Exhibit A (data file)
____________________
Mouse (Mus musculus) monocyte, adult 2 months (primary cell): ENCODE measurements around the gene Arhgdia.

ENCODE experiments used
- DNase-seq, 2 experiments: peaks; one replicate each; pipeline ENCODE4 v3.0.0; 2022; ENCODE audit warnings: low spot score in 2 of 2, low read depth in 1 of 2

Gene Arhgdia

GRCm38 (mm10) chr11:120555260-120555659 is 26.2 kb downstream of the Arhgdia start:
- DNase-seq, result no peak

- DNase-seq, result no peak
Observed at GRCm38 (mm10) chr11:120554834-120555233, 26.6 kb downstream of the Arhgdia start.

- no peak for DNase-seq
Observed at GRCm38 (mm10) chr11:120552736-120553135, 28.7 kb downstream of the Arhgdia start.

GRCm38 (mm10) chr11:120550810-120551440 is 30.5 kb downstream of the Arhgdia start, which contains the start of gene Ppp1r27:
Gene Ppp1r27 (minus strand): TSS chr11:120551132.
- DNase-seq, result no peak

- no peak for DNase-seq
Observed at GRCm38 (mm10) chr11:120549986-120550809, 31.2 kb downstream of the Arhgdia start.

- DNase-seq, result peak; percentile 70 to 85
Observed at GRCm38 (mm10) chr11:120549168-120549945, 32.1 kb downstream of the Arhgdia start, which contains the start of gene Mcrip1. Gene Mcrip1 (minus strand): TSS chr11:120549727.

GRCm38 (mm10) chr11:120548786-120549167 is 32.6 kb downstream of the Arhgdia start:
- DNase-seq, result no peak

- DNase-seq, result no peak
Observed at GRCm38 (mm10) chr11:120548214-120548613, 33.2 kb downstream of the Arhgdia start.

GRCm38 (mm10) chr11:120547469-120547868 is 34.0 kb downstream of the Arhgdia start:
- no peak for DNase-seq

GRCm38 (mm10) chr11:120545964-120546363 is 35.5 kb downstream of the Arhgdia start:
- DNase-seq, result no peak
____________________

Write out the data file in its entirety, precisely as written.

Mouse (Mus musculus) monocyte, adult 2 months (primary cell): ENCODE measurements around the gene Arhgdia.

ENCODE experiments used
- DNase-seq, 2 experiments: peaks; one replicate each; pipeline ENCODE4 v3.0.0; 2022; ENCODE audit warnings: low spot score in 2 of 2, low read depth in 1 of 2

Gene Arhgdia

GRCm38 (mm10) chr11:120555260-120555659 is 26.2 kb downstream of the Arhgdia start:
- DNase-seq, result no peak

- DNase-seq, result no peak
Observed at GRCm38 (mm10) chr11:120554834-120555233, 26.6 kb downstream of the Arhgdia start.

- no peak for DNase-seq
Observed at GRCm38 (mm10) chr11:120552736-120553135, 28.7 kb downstream of the Arhgdia start.

GRCm38 (mm10) chr11:120550810-120551440 is 30.5 kb downstream of the Arhgdia start, which contains the start of gene Ppp1r27:
Gene Ppp1r27 (minus strand): TSS chr11:120551132.
- DNase-seq, result no peak

- no peak for DNase-seq
Observed at GRCm38 (mm10) chr11:120549986-120550809, 31.2 kb downstream of the Arhgdia start.

- DNase-seq, result peak; percentile 70 to 85
Observed at GRCm38 (mm10) chr11:120549168-120549945, 32.1 kb downstream of the Arhgdia start, which contains the start of gene Mcrip1. Gene Mcrip1 (minus strand): TSS chr11:120549727.

GRCm38 (mm10) chr11:120548786-120549167 is 32.6 kb downstream of the Arhgdia start:
- DNase-seq, result no peak

- DNase-seq, result no peak
Observed at GRCm38 (mm10) chr11:120548214-120548613, 33.2 kb downstream of the Arhgdia start.

GRCm38 (mm10) chr11:120547469-120547868 is 34.0 kb downstream of the Arhgdia start:
- no peak for DNase-seq

GRCm38 (mm10) chr11:120545964-120546363 is 35.5 kb downstream of the Arhgdia start:
- DNase-seq, result no peak